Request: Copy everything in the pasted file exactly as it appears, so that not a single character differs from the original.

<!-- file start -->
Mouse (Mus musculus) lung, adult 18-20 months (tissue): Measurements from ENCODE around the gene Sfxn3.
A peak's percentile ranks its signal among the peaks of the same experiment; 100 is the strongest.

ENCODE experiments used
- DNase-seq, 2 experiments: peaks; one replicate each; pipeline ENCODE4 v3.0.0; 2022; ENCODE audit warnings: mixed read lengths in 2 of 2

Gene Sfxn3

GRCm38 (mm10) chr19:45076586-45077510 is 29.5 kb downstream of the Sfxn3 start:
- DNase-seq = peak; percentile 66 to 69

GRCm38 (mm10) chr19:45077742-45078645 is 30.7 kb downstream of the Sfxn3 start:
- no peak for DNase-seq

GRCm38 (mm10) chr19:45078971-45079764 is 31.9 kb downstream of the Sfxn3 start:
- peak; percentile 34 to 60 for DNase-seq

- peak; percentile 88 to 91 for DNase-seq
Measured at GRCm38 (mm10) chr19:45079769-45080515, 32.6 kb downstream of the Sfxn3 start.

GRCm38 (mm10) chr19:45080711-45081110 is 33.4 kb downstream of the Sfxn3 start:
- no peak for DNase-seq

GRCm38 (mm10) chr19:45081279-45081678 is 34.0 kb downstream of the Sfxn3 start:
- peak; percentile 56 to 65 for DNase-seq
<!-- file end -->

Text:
Mouse (Mus musculus) lung, adult 18-20 months (tissue): Measurements from ENCODE around the gene Sfxn3.
A peak's percentile ranks its signal among the peaks of the same experiment; 100 is the strongest.

ENCODE experiments used
- DNase-seq, 2 experiments: peaks; one replicate each; pipeline ENCODE4 v3.0.0; 2022; ENCODE audit warnings: mixed read lengths in 2 of 2

Gene Sfxn3

GRCm38 (mm10) chr19:45076586-45077510 is 29.5 kb downstream of the Sfxn3 start:
- DNase-seq = peak; percentile 66 to 69

GRCm38 (mm10) chr19:45077742-45078645 is 30.7 kb downstream of the Sfxn3 start:
- no peak for DNase-seq

GRCm38 (mm10) chr19:45078971-45079764 is 31.9 kb downstream of the Sfxn3 start:
- peak; percentile 34 to 60 for DNase-seq

- peak; percentile 88 to 91 for DNase-seq
Measured at GRCm38 (mm10) chr19:45079769-45080515, 32.6 kb downstream of the Sfxn3 start.

GRCm38 (mm10) chr19:45080711-45081110 is 33.4 kb downstream of the Sfxn3 start:
- no peak for DNase-seq

GRCm38 (mm10) chr19:45081279-45081678 is 34.0 kb downstream of the Sfxn3 start:
- peak; percentile 56 to 65 for DNase-seq